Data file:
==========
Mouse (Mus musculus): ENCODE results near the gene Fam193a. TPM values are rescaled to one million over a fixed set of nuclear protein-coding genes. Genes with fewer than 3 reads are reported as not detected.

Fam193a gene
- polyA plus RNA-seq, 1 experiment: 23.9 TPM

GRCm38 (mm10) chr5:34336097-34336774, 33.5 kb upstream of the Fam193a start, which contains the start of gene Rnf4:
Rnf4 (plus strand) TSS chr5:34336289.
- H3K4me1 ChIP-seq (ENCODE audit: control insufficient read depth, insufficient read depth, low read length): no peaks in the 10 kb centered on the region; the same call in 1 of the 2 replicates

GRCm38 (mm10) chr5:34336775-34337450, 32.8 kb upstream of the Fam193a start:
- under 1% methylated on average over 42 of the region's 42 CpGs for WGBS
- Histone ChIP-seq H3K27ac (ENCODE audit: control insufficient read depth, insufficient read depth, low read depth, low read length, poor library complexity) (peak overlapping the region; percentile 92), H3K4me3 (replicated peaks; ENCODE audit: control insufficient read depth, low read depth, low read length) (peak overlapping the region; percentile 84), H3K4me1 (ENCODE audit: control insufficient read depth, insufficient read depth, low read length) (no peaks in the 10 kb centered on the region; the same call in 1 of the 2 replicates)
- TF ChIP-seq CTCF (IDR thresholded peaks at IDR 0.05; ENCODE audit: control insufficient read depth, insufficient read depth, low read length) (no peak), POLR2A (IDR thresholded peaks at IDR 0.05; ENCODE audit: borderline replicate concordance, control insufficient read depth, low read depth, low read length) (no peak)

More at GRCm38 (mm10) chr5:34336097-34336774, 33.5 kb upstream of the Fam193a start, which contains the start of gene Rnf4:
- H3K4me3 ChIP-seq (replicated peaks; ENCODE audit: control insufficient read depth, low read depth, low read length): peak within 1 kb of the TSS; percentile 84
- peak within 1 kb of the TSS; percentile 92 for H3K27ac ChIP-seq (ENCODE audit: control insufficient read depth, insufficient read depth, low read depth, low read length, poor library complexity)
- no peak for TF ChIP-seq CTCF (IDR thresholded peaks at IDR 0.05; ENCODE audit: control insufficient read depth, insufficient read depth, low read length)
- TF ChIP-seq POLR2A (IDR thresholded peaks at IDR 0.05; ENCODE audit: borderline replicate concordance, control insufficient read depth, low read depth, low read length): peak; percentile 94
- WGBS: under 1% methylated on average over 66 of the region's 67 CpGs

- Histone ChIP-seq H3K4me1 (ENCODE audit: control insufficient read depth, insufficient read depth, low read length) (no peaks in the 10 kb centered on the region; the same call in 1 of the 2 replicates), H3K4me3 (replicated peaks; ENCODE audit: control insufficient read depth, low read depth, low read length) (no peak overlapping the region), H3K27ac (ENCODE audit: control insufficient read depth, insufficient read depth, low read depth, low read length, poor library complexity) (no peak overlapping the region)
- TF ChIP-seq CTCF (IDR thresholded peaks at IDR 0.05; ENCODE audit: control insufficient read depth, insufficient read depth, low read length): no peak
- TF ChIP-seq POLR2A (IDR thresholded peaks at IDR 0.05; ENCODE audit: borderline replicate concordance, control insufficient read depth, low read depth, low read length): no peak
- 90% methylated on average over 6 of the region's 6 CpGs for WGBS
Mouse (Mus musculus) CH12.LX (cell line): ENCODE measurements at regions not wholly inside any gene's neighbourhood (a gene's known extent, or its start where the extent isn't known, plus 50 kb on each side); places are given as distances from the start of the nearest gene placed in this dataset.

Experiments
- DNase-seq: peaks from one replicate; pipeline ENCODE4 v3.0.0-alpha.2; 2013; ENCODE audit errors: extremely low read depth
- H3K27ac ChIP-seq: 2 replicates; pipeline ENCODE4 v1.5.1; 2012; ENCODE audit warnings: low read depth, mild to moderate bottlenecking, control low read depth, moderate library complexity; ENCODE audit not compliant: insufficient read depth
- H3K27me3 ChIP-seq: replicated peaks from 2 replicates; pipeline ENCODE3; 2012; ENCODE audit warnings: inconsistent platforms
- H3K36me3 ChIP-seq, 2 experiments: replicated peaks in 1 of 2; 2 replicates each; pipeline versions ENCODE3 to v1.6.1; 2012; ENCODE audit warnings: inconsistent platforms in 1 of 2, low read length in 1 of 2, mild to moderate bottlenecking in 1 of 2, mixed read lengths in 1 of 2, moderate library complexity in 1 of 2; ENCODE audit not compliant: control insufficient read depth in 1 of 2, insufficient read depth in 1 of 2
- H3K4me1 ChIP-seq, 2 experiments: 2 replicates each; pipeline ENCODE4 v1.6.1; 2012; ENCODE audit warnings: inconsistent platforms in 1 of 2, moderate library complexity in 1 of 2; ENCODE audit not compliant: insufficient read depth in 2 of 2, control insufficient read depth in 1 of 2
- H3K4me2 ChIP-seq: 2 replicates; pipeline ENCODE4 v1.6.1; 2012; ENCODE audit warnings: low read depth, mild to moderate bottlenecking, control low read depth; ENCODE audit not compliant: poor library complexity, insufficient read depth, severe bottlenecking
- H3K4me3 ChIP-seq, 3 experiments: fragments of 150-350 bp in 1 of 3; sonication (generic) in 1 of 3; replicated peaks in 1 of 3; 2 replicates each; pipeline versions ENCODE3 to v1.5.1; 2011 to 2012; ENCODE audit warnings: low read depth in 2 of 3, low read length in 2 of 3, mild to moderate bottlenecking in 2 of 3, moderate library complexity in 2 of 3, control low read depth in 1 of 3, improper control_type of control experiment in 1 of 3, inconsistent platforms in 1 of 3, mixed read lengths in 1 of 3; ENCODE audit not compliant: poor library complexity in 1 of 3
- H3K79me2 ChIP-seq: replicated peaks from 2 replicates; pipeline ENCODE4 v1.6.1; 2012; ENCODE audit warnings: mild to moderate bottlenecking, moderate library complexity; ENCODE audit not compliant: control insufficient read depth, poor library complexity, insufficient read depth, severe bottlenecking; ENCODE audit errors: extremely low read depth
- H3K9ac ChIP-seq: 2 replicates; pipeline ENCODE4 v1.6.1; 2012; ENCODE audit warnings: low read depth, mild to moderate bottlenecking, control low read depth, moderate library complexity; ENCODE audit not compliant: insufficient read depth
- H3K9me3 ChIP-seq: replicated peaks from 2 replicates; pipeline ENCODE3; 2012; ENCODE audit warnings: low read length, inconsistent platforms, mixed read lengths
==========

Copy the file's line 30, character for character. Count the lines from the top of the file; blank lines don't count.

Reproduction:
- H3K79me2 ChIP-seq: replicated peaks from 2 replicates; pipeline ENCODE4 v1.6.1; 2012; ENCODE audit warnings: mild to moderate bottlenecking, moderate library complexity; ENCODE audit not compliant: control insufficient read depth, poor library complexity, insufficient read depth, severe bottlenecking; ENCODE audit errors: extremely low read depth